Jasmine Flower: Torus
A torus knot lies on the surface of a torus, which is a topological figure resembling a doughnut or life preserver. Although the knot lies on a surface of a round torus, tori knots themselves can become complex and very hard to visualize. The sparse arrangement in this piece features a repeating bass arpeggio containing roughly the same rhythm and note voicings for each chord. Torus knots can become rather dense and convoluted, which is why I chose to use an ominous minor key for this piece.

Jasmine Flower: Tangle
Tangle theory is the same as knot theory except that instead of closed loops, the two ends of the string are nailed down. This arrangement sounds "tangled," like fishing lines or a ball of Christmas tree lights. The melody is stated in the right hand of the piano, but the chords underneath are dissonant and unresolved. The melody is preserved and played in the right hand without a counterline, reminiscent of the closed loops with their ends tied town. The left hand chords and thin-yet-opaque texture symbolize the crossings and convoluted ways to "tangle" up the melody. Although seeking a resolution, the piece closes, never untangled.

Jasmine Flower: Braid
Braids in math are like taking strands of string, "braiding" them together like with hair, and then connecting the ends of to make closed loops. They are like circles which are lying next to each other but crossed and intertwined along the way. This arrangement is a "blues" version of Jasmine Flower. I employed a piano trio, a swing feel, and used a chord progression that starts out as a normal blues, but then veers off dramatically into its own world. At the end of the form, the regular blues progression resurfaces, though it ends on the IV chord instead of the I. The different musical lines are woven together in a beautiful braid.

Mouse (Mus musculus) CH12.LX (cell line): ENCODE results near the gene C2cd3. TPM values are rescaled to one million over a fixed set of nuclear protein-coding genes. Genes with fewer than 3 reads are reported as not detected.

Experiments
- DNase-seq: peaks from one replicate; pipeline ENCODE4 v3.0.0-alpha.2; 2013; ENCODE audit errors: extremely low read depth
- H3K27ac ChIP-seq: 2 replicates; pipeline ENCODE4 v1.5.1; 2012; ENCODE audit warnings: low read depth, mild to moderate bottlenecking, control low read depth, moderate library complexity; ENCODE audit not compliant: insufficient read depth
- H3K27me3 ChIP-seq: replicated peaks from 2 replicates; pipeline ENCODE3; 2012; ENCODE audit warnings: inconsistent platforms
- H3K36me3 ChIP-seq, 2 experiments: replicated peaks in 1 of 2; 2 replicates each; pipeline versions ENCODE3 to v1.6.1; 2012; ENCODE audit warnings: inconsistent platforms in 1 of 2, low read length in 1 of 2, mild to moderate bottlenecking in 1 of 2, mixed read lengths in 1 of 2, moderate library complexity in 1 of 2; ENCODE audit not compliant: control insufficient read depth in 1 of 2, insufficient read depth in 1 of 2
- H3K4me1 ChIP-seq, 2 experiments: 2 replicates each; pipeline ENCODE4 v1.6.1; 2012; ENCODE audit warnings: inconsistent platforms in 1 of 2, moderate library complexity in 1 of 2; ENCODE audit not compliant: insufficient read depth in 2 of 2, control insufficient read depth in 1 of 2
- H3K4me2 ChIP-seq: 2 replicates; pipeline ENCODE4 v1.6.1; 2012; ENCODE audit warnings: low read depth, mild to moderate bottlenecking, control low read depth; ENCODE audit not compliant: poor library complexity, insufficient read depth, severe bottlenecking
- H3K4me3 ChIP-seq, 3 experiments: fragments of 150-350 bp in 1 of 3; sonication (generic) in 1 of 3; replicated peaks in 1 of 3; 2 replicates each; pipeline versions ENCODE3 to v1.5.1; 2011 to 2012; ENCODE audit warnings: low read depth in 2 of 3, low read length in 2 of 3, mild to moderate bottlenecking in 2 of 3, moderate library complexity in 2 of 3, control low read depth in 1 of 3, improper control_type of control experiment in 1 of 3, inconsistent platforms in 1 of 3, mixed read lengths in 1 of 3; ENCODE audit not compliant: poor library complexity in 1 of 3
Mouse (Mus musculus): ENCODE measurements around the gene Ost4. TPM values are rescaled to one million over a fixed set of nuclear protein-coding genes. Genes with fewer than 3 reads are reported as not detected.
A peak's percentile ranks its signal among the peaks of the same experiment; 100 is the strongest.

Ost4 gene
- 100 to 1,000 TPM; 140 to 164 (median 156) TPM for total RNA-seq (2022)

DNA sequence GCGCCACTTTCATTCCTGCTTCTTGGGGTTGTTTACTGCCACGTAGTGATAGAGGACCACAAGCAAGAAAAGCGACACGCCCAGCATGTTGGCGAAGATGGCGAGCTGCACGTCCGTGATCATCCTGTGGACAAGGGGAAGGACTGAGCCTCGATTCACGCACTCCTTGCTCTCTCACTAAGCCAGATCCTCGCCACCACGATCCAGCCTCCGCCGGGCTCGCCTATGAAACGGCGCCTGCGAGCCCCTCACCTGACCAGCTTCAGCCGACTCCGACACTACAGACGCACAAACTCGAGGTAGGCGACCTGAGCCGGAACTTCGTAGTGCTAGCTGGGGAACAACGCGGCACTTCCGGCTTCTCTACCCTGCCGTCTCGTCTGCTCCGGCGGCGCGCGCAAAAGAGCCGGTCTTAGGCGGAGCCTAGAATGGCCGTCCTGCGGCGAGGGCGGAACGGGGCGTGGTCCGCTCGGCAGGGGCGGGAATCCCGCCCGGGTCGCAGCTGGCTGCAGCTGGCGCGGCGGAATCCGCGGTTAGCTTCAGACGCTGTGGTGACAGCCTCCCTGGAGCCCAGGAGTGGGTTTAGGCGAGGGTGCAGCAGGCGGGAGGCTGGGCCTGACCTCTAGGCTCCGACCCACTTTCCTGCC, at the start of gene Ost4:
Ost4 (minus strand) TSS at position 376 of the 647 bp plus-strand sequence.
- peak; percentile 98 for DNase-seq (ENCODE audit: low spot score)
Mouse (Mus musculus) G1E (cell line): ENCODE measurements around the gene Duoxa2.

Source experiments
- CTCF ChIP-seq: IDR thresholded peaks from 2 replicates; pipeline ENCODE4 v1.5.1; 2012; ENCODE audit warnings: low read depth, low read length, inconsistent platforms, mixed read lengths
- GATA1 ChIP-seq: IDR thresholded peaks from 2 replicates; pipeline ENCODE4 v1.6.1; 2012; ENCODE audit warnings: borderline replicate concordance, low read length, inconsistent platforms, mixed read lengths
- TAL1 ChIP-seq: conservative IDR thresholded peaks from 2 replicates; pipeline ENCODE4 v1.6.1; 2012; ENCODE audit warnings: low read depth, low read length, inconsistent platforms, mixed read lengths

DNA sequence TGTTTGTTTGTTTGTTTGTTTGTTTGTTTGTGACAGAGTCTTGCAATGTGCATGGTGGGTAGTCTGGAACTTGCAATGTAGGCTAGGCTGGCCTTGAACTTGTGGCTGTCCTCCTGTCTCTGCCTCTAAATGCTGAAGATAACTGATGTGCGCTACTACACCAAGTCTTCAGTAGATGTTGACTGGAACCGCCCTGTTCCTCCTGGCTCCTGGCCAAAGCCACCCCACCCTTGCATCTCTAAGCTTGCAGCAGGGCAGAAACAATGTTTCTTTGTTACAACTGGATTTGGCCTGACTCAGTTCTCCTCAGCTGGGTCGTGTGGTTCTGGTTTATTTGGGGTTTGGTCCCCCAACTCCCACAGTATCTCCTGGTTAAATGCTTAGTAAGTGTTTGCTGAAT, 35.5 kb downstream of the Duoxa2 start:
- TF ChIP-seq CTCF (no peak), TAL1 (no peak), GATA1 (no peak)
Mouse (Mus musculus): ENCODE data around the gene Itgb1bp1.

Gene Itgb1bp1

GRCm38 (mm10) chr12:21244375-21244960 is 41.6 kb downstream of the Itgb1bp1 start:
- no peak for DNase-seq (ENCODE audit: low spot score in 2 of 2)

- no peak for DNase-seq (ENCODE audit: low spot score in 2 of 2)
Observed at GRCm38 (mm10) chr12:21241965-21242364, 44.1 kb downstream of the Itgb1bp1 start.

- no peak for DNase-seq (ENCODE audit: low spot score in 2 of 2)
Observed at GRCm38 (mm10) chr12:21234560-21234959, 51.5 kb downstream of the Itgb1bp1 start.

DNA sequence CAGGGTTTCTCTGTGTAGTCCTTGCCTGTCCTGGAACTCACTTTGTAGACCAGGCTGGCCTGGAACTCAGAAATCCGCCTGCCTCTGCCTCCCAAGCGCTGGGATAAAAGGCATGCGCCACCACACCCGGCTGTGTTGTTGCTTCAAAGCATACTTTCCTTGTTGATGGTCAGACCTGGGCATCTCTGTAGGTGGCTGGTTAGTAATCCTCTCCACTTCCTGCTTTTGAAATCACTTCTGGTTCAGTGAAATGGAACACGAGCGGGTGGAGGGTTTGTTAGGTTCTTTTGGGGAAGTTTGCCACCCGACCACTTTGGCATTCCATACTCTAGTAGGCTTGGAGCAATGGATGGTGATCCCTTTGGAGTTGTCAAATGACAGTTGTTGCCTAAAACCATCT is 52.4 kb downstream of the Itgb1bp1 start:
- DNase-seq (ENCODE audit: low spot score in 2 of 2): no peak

Bass Prelude was inspired by one of my favorite piano pieces: Rachmaninoff's Prelude in G-sharp minor, Op. 32 No. 12. The lush melody in the left hand and ostinato in the right hand inspired the texture and mood of my piece. Here, the melody features the acoustic bass. The classical opening evolves into a jazz waltz, with various "classical" figures that recur.

Granada has gone through several different versions over the past few years, and is a place I would like to visit soon.

I called this tune Prime Knot because it reminded me of how beautiful these structures are.

Uniform Convergence, a more angular composition, certainly doesn't sound uniform or convergent. It pokes fun at this mathematical property of functions, a topic which took me a long time to understand in school.

Piano Prelude #1 originally existed as part of "The Patchwork Life," but as I wrote more, it became its own piece. This is my first work for solo piano, and bringing back my classical piano chops and recording this tune was very personally rewarding. I incorporated influences from some of my favorite Debussy pieces including "L'isle Joyeause" and "La Fille aux Cheveux de Lin."

The various sections of The Patchwork Life represent the patches of my own life. The piece is a celebration of the ups, downs, unexpected twists, and myriad of influences that make up my music, experiences, and life.

I wrote Perugia while sitting by a water fountain in Perugia, Italy at the end of the Umbria Jazz Festival 2009.

Eye Contact contains the album's main message, which is simple and human: "I ask you to get to know me, I hope you think I'm worth the time." It is a new arrangement of one of the first vocal songs I ever wrote, and is not about anyone in particular.